I didn’t expect to like Brindleton Bay this much. It’s smaller than the other cities I’ve lived in, and the air feels squeaky clean.
Even though my new house is a total pain to get to, with it being so far from all the main roads, I still like it.
Tucked between a forest and the beach, it’s perfect for a reclusive writer. Well, I’m not actually a writer. Not yet, at least.
My name is Anya and I’m an aspiring writer. The reason why I’m not an actual writer yet is because I never manage to finish writing anything.
I get writer’s block a lot, so I just stop continuing my drafts and end up reading trashy romance novels instead. Hopefully living here will give me the motivation to stop procrastinating and actually finish writing something. Hopefully.
My new place is one of those old houses they divided into two. I’ve been told that my half of the house hasn’t been lived in for years, so it needs a lot of work.
Honestly, it doesn’t look that bad to me. Everything’s in place with little risk of it collapsing on top of me, so I don’t mind all the overgrown weeds and ivy.
It’s just that it looks really shabby right next to my neighbor’s perfectly pristine yard. But like I said, I don’t mind it.
I got settled into my new home quickly, a pretty handy skill I picked up after moving from city to city.
I guess it also helps that I don’t own a lot of stuff.
From Monday to Saturday I work as a babysitter for Lucretia Miller’s son while he’s still on summer vacation. From what I’ve heard (and saw on the Internet when I stalked her social media accounts to make sure she was a real actual person who wanted to hire me), she graduated from the top medical school in San Myshuno and got plenty of job offers in the big city, but she decided to work in the public hospital of this little town.
She’s been working in the hospital for nearly two decades, treating most of the residents. Everyone knew who she was.
Her son, Ryan, is a pesky little thing. He’s sweet and angelic when his mom is home, but as soon as she leaves, he’s running all over the place and making a mess in every single room. He also likes to pull annoying pranks.
The first time I met him, he went up to me and told me there was a fire outside in the yard.
Of course, I fell for it. The kid’s a pretty good actor.
I ran outside and before I could ask where the fire was, he locked the door behind me.
I stood outside banging on the door for nearly an hour. I considered calling Doctor Miller, but I had the feeling she would have fired me on the first day if she found out I was that careless. Ryan let me in, though. He probably got sick of hearing me shout outside.
“That wasn’t a nice thing to do,” I yelled. “You shouldn’t say there’s an emergency if there isn’t any. Didn’t you read ‘The Boy Who Cried Wolf’? That’s basic kindergarten stuff.”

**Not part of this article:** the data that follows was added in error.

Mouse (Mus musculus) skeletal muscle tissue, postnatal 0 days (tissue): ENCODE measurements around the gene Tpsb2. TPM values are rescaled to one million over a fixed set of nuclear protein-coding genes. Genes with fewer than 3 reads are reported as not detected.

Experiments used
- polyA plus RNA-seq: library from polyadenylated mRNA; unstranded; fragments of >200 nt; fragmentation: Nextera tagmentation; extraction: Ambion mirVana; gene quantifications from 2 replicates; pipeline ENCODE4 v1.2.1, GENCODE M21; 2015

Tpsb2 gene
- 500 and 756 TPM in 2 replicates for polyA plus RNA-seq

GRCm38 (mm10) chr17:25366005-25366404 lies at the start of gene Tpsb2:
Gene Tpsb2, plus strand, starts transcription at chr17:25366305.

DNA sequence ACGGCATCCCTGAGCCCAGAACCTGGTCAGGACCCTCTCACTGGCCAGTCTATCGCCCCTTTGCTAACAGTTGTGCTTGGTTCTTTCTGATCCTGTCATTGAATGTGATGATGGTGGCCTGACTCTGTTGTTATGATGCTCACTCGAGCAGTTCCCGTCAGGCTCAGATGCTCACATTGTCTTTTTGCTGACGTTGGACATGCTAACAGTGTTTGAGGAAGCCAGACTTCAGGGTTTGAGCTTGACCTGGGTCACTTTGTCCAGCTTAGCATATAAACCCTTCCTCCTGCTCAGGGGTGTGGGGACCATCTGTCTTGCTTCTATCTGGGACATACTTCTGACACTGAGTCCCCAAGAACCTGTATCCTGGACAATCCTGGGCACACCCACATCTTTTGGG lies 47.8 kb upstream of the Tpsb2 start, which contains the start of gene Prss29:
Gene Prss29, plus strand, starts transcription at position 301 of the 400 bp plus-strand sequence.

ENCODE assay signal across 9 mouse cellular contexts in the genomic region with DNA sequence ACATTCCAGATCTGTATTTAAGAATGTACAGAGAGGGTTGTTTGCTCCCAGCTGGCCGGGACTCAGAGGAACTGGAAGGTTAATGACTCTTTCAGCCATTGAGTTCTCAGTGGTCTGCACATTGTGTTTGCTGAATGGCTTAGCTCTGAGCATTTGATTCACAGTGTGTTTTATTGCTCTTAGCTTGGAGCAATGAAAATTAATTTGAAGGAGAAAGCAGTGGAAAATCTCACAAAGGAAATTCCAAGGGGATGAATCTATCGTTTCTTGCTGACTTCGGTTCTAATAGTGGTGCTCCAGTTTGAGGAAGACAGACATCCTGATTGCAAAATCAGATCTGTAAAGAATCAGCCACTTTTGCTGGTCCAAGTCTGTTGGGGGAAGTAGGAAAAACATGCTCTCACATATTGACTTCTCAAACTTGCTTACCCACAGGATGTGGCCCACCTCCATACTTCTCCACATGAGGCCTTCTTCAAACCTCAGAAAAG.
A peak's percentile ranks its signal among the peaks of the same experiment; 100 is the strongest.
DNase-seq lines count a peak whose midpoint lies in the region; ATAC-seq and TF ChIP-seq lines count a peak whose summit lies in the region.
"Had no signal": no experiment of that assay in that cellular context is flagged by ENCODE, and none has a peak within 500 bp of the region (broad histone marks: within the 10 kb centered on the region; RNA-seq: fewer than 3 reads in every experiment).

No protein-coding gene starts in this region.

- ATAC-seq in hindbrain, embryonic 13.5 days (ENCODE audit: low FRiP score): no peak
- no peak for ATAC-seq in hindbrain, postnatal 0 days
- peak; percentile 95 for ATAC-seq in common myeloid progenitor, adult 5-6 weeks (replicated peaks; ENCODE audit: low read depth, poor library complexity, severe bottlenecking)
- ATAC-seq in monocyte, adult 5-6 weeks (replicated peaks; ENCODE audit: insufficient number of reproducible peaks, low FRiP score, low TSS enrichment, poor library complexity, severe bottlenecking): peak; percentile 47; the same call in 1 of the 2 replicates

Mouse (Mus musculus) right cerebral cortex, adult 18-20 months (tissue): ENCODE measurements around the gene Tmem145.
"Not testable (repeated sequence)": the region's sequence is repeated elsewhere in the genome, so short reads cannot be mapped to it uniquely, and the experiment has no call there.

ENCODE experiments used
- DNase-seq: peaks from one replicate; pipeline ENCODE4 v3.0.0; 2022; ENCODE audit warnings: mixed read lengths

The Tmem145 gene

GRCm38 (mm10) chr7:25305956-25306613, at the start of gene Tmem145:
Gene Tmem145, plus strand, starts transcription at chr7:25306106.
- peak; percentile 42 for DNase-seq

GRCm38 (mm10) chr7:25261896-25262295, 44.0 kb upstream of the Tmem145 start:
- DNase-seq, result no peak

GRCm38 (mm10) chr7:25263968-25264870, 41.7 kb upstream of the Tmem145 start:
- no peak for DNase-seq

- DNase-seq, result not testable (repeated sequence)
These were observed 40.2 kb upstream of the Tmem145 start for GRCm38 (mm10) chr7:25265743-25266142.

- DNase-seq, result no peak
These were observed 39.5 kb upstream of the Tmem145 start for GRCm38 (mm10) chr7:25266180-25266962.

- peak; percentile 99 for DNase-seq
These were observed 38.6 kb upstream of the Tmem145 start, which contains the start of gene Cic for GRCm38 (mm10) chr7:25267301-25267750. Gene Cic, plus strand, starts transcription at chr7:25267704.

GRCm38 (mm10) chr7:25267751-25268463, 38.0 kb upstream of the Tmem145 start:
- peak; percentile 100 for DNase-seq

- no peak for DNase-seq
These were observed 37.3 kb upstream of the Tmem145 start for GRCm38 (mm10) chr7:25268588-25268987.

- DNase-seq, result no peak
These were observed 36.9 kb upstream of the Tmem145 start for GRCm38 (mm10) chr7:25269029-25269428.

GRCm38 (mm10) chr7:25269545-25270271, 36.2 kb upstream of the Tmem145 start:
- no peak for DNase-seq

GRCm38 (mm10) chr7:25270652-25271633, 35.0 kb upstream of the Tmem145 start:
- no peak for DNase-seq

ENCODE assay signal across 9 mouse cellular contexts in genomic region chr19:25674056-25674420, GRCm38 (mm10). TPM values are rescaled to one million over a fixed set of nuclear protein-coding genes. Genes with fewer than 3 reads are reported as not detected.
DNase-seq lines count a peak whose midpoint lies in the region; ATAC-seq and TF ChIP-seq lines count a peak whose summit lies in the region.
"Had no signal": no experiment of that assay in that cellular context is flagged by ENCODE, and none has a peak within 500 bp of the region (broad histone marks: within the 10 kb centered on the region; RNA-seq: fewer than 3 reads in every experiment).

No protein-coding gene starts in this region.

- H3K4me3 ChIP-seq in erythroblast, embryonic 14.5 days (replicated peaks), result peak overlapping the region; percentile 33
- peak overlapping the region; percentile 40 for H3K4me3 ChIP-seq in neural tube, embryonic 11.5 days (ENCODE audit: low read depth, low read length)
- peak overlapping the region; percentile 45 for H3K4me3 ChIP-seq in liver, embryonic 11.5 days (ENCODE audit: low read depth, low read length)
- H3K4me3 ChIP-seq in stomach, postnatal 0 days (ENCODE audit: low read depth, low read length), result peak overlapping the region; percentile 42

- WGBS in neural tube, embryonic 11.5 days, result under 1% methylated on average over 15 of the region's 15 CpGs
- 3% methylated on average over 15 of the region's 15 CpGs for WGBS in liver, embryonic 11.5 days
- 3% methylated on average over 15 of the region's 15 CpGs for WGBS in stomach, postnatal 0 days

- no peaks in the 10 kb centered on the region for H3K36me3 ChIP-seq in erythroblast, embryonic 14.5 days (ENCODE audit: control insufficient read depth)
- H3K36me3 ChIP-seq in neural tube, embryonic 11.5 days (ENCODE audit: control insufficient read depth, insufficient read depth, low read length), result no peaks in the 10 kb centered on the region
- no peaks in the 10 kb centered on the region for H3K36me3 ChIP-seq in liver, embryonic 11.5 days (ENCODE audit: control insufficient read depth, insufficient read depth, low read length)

“But nobody got hurt, it was just a joke,” he said.
“Still. Even though there wasn’t a fire outside, there could’ve been a real one that started inside while you were alone. What would your mom say, huh?”
“Sorry,” he mumbled. “Please don’t tell her. It’s just that… babysitters are for babies. I don’t need a babysitter anymore. I’m almost nine, and I can take care of myself.”
“Look. I know you think your mom is babying you, but she’s not. She just wants to make sure you’re safe in case anything happens, and that’s what I’m here for. I gotta look after you juuuuuust in case. You can’t get rid of me, okay?”
Ryan mulled this over for a while. “Can I call you my bodyguard instead of babysitter, then? I don’t want anyone to think I still need a nanny or anything. Plus bodyguard sounds way cooler.”
I smiled. “Sure. I’ll be your bodyguard.”
After that incident, I learned to be tougher and less gullible. But it’s still pretty hard to catch an eight year old who’s determined to abuse his freedom while his parent is out of the house.
By the end of the day, both of us are usually so exhausted from me chasing him around that he’s fast asleep in his room. That’s one upside: I never have to nag or force him to go to sleep. I do need to have a talk with him about bathing, though. I don’t think I’ve ever seen the kid change out of the clothes he wore the entire day before he goes to sleep.
I sit in the living room watching whatever’s on TV while I wait for Doctor Miller to come home. It’s real mind-numbing stuff.
I only leave once Doctor Miller comes home looking even more exhausted than me and Ryan combined. I think she could really use a vacation.
I work on my book when I’m home. I try to make progress, little by little. But it’s hard when I’m only home for a handful of hours. I’m only over at the Millers’ house until evening, so technically I should have plenty of time to do whatever I want after work.
But I guess I forgot to mention that babysitting and writing a book are just side gigs. I have another, more important job.
I’m also a grim reaper.